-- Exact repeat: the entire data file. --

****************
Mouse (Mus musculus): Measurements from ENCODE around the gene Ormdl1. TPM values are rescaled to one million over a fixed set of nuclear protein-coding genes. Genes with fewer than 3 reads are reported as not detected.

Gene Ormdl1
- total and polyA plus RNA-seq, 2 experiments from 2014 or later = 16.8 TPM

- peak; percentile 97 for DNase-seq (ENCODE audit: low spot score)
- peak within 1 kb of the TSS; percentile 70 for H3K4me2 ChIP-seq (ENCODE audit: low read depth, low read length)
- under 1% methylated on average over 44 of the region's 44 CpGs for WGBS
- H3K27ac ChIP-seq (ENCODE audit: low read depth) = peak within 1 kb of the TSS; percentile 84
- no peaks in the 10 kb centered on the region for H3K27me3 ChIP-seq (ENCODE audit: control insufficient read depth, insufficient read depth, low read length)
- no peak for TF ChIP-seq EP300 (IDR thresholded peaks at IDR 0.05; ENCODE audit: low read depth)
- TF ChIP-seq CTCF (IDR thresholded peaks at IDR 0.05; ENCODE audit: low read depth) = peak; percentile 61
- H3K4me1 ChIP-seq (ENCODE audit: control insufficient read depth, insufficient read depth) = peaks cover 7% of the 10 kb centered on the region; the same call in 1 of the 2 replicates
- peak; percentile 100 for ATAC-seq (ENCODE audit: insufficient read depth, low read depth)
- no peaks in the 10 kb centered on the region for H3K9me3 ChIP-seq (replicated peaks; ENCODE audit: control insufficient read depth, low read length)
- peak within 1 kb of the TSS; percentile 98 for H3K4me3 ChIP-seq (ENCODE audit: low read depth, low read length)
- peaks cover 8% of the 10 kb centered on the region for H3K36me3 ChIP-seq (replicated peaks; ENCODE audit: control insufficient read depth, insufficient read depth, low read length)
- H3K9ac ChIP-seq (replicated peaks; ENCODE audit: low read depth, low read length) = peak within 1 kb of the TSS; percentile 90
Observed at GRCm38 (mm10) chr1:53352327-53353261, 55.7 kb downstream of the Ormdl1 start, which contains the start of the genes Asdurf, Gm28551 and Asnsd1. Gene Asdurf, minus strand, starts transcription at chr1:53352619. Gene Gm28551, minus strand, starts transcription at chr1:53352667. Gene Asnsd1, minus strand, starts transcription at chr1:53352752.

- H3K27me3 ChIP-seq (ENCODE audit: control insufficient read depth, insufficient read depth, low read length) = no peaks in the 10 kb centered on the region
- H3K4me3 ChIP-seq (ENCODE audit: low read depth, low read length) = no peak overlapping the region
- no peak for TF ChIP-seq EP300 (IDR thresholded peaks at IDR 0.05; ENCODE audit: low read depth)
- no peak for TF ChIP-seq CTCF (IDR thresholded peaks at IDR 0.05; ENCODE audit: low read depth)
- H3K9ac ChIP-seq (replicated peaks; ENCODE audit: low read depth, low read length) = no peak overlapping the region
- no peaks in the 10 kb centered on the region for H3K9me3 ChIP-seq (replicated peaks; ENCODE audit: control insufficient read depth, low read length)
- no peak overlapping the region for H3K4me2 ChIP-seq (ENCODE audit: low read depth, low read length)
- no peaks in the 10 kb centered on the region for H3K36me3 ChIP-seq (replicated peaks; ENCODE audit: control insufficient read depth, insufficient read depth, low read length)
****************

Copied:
Mouse (Mus musculus): Measurements from ENCODE around the gene Ormdl1. TPM values are rescaled to one million over a fixed set of nuclear protein-coding genes. Genes with fewer than 3 reads are reported as not detected.

Gene Ormdl1
- total and polyA plus RNA-seq, 2 experiments from 2014 or later = 16.8 TPM

- peak; percentile 97 for DNase-seq (ENCODE audit: low spot score)
- peak within 1 kb of the TSS; percentile 70 for H3K4me2 ChIP-seq (ENCODE audit: low read depth, low read length)
- under 1% methylated on average over 44 of the region's 44 CpGs for WGBS
- H3K27ac ChIP-seq (ENCODE audit: low read depth) = peak within 1 kb of the TSS; percentile 84
- no peaks in the 10 kb centered on the region for H3K27me3 ChIP-seq (ENCODE audit: control insufficient read depth, insufficient read depth, low read length)
- no peak for TF ChIP-seq EP300 (IDR thresholded peaks at IDR 0.05; ENCODE audit: low read depth)
- TF ChIP-seq CTCF (IDR thresholded peaks at IDR 0.05; ENCODE audit: low read depth) = peak; percentile 61
- H3K4me1 ChIP-seq (ENCODE audit: control insufficient read depth, insufficient read depth) = peaks cover 7% of the 10 kb centered on the region; the same call in 1 of the 2 replicates
- peak; percentile 100 for ATAC-seq (ENCODE audit: insufficient read depth, low read depth)
- no peaks in the 10 kb centered on the region for H3K9me3 ChIP-seq (replicated peaks; ENCODE audit: control insufficient read depth, low read length)
- peak within 1 kb of the TSS; percentile 98 for H3K4me3 ChIP-seq (ENCODE audit: low read depth, low read length)
- peaks cover 8% of the 10 kb centered on the region for H3K36me3 ChIP-seq (replicated peaks; ENCODE audit: control insufficient read depth, insufficient read depth, low read length)
- H3K9ac ChIP-seq (replicated peaks; ENCODE audit: low read depth, low read length) = peak within 1 kb of the TSS; percentile 90
Observed at GRCm38 (mm10) chr1:53352327-53353261, 55.7 kb downstream of the Ormdl1 start, which contains the start of the genes Asdurf, Gm28551 and Asnsd1. Gene Asdurf, minus strand, starts transcription at chr1:53352619. Gene Gm28551, minus strand, starts transcription at chr1:53352667. Gene Asnsd1, minus strand, starts transcription at chr1:53352752.

- H3K27me3 ChIP-seq (ENCODE audit: control insufficient read depth, insufficient read depth, low read length) = no peaks in the 10 kb centered on the region
- H3K4me3 ChIP-seq (ENCODE audit: low read depth, low read length) = no peak overlapping the region
- no peak for TF ChIP-seq EP300 (IDR thresholded peaks at IDR 0.05; ENCODE audit: low read depth)
- no peak for TF ChIP-seq CTCF (IDR thresholded peaks at IDR 0.05; ENCODE audit: low read depth)
- H3K9ac ChIP-seq (replicated peaks; ENCODE audit: low read depth, low read length) = no peak overlapping the region
- no peaks in the 10 kb centered on the region for H3K9me3 ChIP-seq (replicated peaks; ENCODE audit: control insufficient read depth, low read length)
- no peak overlapping the region for H3K4me2 ChIP-seq (ENCODE audit: low read depth, low read length)
- no peaks in the 10 kb centered on the region for H3K36me3 ChIP-seq (replicated peaks; ENCODE audit: control insufficient read depth, insufficient read depth, low read length)